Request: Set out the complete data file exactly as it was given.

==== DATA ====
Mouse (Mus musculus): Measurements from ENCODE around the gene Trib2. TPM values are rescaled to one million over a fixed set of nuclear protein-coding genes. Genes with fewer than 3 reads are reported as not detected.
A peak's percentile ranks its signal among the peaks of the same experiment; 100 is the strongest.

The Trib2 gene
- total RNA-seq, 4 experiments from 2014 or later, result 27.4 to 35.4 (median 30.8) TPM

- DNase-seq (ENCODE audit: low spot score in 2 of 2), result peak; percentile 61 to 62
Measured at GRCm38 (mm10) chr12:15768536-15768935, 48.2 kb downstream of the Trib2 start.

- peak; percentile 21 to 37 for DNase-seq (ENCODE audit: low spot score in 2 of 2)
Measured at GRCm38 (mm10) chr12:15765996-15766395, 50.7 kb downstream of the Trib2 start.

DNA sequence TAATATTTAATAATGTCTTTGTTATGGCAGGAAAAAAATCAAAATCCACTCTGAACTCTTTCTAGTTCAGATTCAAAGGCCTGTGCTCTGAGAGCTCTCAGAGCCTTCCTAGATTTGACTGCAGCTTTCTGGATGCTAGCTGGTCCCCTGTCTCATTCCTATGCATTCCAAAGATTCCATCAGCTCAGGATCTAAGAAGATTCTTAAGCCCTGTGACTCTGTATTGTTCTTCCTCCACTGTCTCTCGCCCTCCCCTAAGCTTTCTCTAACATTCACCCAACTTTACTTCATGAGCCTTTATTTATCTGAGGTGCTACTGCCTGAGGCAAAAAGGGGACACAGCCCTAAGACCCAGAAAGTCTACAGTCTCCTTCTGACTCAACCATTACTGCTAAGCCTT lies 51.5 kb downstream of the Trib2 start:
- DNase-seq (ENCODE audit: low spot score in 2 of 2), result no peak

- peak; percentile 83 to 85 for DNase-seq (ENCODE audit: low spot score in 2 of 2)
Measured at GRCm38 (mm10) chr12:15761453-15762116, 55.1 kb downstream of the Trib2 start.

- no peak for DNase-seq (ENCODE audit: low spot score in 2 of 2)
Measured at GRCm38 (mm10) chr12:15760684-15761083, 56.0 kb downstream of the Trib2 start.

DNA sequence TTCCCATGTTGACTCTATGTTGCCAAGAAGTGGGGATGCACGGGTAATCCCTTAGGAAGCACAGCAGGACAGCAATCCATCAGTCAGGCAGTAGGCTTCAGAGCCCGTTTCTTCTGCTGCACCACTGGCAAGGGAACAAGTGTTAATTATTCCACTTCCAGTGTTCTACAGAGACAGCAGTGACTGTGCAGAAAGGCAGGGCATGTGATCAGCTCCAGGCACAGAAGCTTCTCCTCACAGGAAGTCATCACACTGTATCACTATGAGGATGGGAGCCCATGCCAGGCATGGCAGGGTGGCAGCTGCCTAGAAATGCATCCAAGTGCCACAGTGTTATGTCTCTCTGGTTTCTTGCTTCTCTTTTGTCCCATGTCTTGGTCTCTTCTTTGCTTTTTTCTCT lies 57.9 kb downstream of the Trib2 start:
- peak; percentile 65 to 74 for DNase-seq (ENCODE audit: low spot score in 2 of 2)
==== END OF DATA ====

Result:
Mouse (Mus musculus): Measurements from ENCODE around the gene Trib2. TPM values are rescaled to one million over a fixed set of nuclear protein-coding genes. Genes with fewer than 3 reads are reported as not detected.
A peak's percentile ranks its signal among the peaks of the same experiment; 100 is the strongest.

The Trib2 gene
- total RNA-seq, 4 experiments from 2014 or later, result 27.4 to 35.4 (median 30.8) TPM

- DNase-seq (ENCODE audit: low spot score in 2 of 2), result peak; percentile 61 to 62
Measured at GRCm38 (mm10) chr12:15768536-15768935, 48.2 kb downstream of the Trib2 start.

- peak; percentile 21 to 37 for DNase-seq (ENCODE audit: low spot score in 2 of 2)
Measured at GRCm38 (mm10) chr12:15765996-15766395, 50.7 kb downstream of the Trib2 start.

DNA sequence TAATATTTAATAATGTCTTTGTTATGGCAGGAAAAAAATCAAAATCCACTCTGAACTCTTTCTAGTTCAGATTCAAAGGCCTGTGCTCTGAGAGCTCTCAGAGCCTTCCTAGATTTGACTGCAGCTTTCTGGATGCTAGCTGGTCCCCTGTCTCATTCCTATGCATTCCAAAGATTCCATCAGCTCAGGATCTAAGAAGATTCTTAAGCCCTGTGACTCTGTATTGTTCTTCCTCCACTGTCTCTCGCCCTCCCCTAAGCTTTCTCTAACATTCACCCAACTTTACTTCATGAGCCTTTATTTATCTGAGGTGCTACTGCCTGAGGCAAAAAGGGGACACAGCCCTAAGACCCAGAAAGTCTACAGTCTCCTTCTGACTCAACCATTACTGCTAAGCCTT lies 51.5 kb downstream of the Trib2 start:
- DNase-seq (ENCODE audit: low spot score in 2 of 2), result no peak

- peak; percentile 83 to 85 for DNase-seq (ENCODE audit: low spot score in 2 of 2)
Measured at GRCm38 (mm10) chr12:15761453-15762116, 55.1 kb downstream of the Trib2 start.

- no peak for DNase-seq (ENCODE audit: low spot score in 2 of 2)
Measured at GRCm38 (mm10) chr12:15760684-15761083, 56.0 kb downstream of the Trib2 start.

DNA sequence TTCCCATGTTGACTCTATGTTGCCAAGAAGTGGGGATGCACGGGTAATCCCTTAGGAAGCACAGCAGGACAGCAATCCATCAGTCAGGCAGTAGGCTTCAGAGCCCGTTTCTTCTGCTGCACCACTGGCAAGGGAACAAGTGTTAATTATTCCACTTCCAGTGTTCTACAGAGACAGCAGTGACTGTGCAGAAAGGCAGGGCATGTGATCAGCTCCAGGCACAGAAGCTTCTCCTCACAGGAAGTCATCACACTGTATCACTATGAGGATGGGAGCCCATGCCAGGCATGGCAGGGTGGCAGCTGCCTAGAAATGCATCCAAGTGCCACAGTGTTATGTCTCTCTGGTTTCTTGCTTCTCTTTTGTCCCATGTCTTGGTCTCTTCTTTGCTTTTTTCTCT lies 57.9 kb downstream of the Trib2 start:
- peak; percentile 65 to 74 for DNase-seq (ENCODE audit: low spot score in 2 of 2)